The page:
Last updated: 23 June 1997

This ETX FAQ was prepared by Dominique Rodriguez. It is presented here with the permission of the author. Please address all comments, corrections, and additions to Dominique. Dominique's email address was changed at the end of June 1997; I will post the new one as soon as I receive it.

  ETX Frequently Asked Questions List (FAQ)
  Dominique RODRIGUEZ domino@anacad.fr  v0.alpha_3, 23 June 1997

  Answers to Frequently Asked Questions about Meade ETX telescope

  1. Introduction

     * 1.1 Overview

  2. Miscellaneous Questions

     * 2.1 I'm a novice, and I have some questions. Where should I start?
     * 2.2 What Usenet Newsgroups are there for the ETX?
     * 2.3 Are there any good WWW links for ETX stuff?
     * 2.4 What are good places to buy ETX's and accessories?
     * 2.5 When is the next Meade coming out? Should I wait?
     * 2.6 What are the specifications of the ETX?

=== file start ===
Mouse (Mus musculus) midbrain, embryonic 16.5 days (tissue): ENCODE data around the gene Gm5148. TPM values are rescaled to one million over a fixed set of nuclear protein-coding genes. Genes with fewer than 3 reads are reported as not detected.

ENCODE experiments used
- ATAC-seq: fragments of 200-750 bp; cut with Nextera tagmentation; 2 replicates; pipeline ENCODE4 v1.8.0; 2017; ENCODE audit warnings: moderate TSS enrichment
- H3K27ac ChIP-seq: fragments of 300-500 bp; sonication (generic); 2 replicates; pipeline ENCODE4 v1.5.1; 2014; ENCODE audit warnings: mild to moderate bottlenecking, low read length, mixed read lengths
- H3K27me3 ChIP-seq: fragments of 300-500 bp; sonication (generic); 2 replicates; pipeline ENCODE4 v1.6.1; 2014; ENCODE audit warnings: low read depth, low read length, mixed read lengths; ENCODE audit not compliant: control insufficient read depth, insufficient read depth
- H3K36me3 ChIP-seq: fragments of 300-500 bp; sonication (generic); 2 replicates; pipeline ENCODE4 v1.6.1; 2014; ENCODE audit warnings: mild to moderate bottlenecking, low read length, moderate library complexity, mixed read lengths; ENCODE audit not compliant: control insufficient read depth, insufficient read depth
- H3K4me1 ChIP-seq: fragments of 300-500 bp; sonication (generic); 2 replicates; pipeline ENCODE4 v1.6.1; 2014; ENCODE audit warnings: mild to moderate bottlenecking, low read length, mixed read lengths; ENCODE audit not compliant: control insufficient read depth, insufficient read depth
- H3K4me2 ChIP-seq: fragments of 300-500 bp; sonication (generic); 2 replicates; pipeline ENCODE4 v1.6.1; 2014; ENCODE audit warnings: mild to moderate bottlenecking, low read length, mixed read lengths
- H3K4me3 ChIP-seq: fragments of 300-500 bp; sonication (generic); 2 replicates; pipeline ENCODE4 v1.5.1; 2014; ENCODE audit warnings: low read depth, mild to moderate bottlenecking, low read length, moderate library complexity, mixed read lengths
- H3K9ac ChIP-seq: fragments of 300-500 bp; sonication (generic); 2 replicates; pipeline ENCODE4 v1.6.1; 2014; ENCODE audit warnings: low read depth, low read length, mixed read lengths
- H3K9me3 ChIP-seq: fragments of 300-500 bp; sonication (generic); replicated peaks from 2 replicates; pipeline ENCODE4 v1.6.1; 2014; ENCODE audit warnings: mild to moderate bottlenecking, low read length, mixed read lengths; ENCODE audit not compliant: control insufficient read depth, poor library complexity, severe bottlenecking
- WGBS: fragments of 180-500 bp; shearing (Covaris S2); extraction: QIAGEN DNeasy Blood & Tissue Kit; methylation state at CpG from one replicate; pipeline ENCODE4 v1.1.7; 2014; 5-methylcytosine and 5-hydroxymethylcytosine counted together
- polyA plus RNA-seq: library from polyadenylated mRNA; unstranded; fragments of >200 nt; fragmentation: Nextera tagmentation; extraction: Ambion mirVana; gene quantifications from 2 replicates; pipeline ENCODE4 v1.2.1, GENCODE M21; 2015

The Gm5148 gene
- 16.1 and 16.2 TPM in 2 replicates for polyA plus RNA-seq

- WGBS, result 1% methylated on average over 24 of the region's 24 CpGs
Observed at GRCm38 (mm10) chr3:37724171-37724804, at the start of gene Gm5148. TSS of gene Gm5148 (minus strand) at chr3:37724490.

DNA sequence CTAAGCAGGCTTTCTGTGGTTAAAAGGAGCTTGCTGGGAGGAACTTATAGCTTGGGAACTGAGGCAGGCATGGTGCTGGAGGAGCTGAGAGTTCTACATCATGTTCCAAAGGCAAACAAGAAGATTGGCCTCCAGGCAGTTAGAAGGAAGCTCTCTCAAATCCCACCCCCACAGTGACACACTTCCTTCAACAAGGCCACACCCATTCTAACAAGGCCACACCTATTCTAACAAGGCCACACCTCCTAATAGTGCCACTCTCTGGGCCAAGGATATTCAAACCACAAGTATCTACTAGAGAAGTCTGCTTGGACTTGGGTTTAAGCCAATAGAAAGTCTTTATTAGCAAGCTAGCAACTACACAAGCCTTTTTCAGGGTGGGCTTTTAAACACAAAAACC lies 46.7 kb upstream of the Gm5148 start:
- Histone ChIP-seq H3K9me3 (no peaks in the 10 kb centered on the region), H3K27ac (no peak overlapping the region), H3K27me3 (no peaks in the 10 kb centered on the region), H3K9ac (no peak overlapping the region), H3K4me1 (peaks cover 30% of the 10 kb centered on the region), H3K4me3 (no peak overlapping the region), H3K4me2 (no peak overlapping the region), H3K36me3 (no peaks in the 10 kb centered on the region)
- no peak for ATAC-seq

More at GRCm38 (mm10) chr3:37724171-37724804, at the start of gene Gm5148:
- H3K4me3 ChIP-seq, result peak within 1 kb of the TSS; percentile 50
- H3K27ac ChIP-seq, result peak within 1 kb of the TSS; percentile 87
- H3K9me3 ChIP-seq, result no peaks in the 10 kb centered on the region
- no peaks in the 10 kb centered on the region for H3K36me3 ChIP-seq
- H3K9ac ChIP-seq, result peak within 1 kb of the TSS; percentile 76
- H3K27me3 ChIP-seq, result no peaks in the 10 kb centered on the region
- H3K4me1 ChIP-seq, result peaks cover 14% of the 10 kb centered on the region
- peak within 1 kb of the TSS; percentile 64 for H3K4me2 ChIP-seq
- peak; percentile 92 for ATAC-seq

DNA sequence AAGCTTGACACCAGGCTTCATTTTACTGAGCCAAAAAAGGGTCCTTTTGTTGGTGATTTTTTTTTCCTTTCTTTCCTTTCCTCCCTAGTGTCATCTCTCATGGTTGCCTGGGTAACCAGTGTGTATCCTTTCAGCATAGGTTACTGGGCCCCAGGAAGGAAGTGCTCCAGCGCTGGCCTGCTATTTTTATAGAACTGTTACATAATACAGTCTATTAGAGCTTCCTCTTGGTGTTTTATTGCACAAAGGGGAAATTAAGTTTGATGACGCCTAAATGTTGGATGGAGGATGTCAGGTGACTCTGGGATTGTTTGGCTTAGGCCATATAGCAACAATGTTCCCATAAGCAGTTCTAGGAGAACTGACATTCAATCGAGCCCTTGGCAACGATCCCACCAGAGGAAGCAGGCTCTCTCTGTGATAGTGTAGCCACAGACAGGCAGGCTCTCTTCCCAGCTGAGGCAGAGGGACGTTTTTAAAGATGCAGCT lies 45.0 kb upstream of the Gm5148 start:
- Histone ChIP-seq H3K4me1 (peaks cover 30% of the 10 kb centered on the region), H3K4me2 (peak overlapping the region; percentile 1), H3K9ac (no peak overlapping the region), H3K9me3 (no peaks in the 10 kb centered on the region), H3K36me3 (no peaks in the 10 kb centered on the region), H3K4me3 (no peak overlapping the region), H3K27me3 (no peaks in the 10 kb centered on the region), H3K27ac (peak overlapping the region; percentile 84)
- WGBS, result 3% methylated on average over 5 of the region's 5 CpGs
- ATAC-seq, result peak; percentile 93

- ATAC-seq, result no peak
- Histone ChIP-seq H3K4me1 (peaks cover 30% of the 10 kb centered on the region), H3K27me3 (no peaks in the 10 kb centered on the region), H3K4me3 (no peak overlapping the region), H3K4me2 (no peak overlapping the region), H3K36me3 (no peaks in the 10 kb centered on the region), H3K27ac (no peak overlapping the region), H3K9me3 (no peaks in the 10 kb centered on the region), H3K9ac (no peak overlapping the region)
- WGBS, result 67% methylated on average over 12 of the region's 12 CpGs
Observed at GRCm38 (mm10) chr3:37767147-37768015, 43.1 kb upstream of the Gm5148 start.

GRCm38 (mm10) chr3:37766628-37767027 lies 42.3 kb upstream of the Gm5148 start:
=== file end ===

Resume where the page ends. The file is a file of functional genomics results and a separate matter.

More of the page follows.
* 2.7 Can the unit be attached to a standard camera tripod?
     * 2.8 How does the ETX compare to the TeleVue Ranger?
     * 2.9 How does the ETX compare to other instruments?
     * 2.10 Do I need a perfectly level surface for doing the polar alignment?
     * 2.11 Can the ETX be a first scope for a novice?
     * 2.12 Meade advertises a resolution of 1.3", is it true?

  3. What kind of accessories can I used on my ETX?

     * 3.1 Which tripod can I used?
     * 3.2 Which cases/bags can I used?
     * 3.3 Which eyepieces can I used?
     * 3.4 Which barlow lenses can I used?
     * 3.5 One told me that using a Barlow on the ETX will give a too dark image?
  4. What possible mechanical modifications/enhancements can I make on my ETX?

     * 4.1 Can I computerized the ETX? (goto function)

  5. Contributors

  1.  Introduction

  This FAQ is maintained by Dominique RODRIGUEZ (domino@anacad.fr)

  1.1.  Overview